4. ^ Flexner, Eleanor; Ellen Frances Fitzpatrick (1996). Century of Struggle: the woman's rights movement in the United States (3 ed.). Cambridge, Massachusetts: Harvard University Press. ISBN 0-674-10653-9. Retrieved 19 March 2010.
  5. ^ Harriet Taylor Upton, ed. (1893). Proceedings of the Twenty-fifth Annual Convention of the National American Woman Suffrage Association. Washington, D.C.: National American Woman Suffrage Association. p. 136. Retrieved 17 March 2010..
  6. ^ For more on the Kentucky Equal Rights Association, see the Laura Clay Papers, 1882–1944, accession #46M4 and the Madeline McDowell Breckinridge, 1867, 1888–1923, accession #52M3 and #60M49, at the University of Kentucky Libraries Special Collections, Lexington, Kentucky.
  7. ^ For more on this see Marylynn Salmon, Women and the Law of Property in Early America. Chapel Hill: University of North Carolina Press, 1989.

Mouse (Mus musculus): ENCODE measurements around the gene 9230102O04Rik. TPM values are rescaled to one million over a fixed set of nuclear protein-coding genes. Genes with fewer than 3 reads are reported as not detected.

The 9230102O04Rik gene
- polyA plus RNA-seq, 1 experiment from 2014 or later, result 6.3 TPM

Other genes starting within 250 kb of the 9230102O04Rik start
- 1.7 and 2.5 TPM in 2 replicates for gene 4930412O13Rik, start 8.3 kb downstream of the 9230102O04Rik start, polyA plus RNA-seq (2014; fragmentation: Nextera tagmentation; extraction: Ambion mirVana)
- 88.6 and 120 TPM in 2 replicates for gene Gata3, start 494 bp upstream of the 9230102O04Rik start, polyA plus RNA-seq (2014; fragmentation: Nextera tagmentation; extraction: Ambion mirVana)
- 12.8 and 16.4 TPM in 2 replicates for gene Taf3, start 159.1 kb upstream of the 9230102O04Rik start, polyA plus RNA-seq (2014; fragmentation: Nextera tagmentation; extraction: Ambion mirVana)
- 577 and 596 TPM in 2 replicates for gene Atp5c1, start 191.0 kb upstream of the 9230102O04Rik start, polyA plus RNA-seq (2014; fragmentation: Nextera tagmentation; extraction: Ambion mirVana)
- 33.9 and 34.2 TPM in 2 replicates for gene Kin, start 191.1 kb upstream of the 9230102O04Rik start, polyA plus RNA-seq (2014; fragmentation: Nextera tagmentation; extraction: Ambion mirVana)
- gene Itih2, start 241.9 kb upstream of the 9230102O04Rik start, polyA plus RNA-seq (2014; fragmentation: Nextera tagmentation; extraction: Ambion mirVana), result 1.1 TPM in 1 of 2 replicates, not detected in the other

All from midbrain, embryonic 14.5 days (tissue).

8. ^ Aloma Dew, "Josephine Kirby Williamson Henry," pages 80-81 in [Kentucky Women: Two Centuries of Indomitable Spirit and Vision]. Eugenia K. Potter, ed. Louisville: Big Tree Press, 1997.
  9. ^ a b "Josephine Henry". Women of Kentucky: Our Legacy, Our Future. Kentucky: Kentucky Commission on Women. October 2000. Archived from the original on 27 June 2010. Retrieved 4 March 2010.
  10. ^ a b Close, Harriet M. (23 February 1908). "Mrs. Josephine K. Henry". Blue Grass Blade. Lexington, Kentucky. p. 2. Retrieved 16 March 2010.
  11. ^ "Woman for President, Mrs. J.K. Henry of Kentucky Wants the Prohibition Nomination in 1900," The New York Times (November 15, 1897). Accessed 29 November 2010.
  12. ^ "Secular Union Troubles" (PDF). The New York Times. New York, New York: The New York Times. 13 June 1901. Retrieved 5 March 2010.. For more on this topic, see Jacoby, Susan. Freethinkers: A History of American Secularism. New York: Metropolitan Books, 2004.
  13. ^ "Pioneer Woman is Dead". Louisville Courier-Journal. January 9, 1928.
  14. ^ "Josephine K. Williamson Henry". Find A Grave. Retrieved 16 January 2018.

Additional resources

See also

This page was last edited on 6 January 2019, at 20:29